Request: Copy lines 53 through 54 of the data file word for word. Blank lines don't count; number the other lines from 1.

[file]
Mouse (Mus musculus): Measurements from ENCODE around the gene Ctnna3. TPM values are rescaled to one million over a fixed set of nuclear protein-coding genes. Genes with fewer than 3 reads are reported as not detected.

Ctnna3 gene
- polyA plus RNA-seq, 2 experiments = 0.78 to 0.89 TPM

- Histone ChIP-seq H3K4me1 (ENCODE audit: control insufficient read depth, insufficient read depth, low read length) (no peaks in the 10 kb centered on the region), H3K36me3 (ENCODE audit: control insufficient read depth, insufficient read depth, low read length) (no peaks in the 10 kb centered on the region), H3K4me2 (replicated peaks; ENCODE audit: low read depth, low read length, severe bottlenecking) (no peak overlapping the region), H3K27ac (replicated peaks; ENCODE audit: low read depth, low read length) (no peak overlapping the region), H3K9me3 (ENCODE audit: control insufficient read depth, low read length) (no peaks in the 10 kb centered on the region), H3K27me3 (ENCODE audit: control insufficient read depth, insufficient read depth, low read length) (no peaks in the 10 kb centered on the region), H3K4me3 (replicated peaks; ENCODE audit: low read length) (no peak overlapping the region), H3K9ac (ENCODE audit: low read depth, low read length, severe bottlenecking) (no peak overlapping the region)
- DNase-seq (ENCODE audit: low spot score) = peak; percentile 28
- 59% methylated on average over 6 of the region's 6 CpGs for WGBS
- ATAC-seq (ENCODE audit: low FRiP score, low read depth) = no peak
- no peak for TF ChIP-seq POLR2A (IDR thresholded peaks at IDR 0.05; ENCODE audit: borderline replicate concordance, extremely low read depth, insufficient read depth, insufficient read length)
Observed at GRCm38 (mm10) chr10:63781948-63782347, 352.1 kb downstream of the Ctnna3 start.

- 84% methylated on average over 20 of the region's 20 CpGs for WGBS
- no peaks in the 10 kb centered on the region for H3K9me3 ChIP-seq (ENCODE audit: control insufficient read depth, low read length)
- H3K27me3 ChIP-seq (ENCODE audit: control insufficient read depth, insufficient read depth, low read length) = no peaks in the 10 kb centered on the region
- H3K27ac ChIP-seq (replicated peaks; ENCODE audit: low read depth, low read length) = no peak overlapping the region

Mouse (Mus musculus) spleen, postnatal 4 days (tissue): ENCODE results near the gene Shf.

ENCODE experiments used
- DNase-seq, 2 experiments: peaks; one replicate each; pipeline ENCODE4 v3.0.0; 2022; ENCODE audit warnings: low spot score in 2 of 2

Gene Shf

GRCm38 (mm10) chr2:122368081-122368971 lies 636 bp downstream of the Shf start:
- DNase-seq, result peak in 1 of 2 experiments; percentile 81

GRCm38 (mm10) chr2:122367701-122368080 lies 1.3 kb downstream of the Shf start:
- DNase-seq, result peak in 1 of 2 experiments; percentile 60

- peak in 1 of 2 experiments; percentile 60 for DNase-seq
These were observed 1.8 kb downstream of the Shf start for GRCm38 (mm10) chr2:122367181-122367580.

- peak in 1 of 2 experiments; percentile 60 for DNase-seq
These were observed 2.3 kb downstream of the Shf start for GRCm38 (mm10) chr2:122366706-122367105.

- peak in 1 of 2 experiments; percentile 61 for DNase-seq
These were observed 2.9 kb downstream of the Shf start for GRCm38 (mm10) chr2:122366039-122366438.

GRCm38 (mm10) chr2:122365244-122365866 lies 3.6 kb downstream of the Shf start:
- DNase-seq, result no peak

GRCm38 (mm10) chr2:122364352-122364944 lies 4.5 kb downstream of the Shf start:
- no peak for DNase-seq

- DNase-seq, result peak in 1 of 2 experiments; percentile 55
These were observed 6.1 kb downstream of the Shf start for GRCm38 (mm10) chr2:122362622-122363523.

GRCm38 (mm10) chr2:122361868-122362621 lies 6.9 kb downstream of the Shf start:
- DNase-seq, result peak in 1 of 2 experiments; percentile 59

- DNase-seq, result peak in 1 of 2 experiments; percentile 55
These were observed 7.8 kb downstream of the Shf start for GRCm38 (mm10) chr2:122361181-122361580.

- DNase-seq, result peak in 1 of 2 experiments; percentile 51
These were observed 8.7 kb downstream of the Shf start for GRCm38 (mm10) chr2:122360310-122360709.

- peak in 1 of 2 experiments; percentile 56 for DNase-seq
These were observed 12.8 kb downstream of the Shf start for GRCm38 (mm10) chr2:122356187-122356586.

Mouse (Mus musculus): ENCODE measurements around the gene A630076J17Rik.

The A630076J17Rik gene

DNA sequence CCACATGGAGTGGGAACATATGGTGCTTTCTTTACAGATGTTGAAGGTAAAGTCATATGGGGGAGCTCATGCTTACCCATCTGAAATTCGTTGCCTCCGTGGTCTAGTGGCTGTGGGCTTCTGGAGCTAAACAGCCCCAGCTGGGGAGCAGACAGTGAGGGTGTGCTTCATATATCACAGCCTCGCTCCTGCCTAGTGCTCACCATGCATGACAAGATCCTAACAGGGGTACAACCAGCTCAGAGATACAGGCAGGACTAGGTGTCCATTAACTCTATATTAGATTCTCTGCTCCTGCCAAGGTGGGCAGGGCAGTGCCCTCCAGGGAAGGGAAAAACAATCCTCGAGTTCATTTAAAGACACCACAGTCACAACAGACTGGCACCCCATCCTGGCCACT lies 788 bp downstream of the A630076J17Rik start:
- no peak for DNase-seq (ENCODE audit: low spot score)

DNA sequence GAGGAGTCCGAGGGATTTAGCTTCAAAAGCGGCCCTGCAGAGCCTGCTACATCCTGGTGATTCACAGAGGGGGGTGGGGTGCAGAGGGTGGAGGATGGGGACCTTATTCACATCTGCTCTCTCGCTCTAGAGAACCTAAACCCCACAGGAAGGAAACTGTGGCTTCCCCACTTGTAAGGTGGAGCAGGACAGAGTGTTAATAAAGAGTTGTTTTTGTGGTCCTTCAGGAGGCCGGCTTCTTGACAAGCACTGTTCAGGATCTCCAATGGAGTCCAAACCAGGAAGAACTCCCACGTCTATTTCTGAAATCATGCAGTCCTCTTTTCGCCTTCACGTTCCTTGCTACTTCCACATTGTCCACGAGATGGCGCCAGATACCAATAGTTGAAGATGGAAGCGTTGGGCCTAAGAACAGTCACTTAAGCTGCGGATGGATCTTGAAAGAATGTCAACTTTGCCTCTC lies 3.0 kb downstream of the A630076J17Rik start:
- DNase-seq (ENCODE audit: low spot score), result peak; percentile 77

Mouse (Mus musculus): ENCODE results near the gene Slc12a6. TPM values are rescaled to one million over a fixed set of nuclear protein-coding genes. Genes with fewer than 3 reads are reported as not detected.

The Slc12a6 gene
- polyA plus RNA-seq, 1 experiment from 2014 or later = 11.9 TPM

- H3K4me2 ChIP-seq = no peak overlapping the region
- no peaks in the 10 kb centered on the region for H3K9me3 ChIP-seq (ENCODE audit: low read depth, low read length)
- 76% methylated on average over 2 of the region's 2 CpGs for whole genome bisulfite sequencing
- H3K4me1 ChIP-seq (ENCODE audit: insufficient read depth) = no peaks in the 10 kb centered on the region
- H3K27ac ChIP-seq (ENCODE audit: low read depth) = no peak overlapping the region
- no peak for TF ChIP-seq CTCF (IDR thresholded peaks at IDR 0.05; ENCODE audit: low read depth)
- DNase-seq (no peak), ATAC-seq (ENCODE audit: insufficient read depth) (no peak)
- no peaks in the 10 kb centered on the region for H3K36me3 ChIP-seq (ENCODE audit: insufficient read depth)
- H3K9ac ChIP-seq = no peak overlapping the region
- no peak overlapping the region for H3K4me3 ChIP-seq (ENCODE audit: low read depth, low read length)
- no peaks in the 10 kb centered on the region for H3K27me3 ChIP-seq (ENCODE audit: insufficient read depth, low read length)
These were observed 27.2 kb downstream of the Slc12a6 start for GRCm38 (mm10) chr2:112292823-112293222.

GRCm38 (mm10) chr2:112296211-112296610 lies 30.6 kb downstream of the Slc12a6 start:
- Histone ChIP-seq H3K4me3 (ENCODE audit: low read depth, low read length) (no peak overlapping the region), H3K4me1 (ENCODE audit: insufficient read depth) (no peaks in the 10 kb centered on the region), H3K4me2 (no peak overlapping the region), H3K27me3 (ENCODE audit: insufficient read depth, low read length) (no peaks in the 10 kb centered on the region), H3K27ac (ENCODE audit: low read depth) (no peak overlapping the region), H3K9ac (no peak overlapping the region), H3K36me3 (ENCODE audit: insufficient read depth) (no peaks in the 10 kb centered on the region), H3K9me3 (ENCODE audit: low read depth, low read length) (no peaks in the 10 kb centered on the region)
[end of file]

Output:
- 76% methylated on average over 2 of the region's 2 CpGs for whole genome bisulfite sequencing
- H3K4me1 ChIP-seq (ENCODE audit: insufficient read depth) = no peaks in the 10 kb centered on the region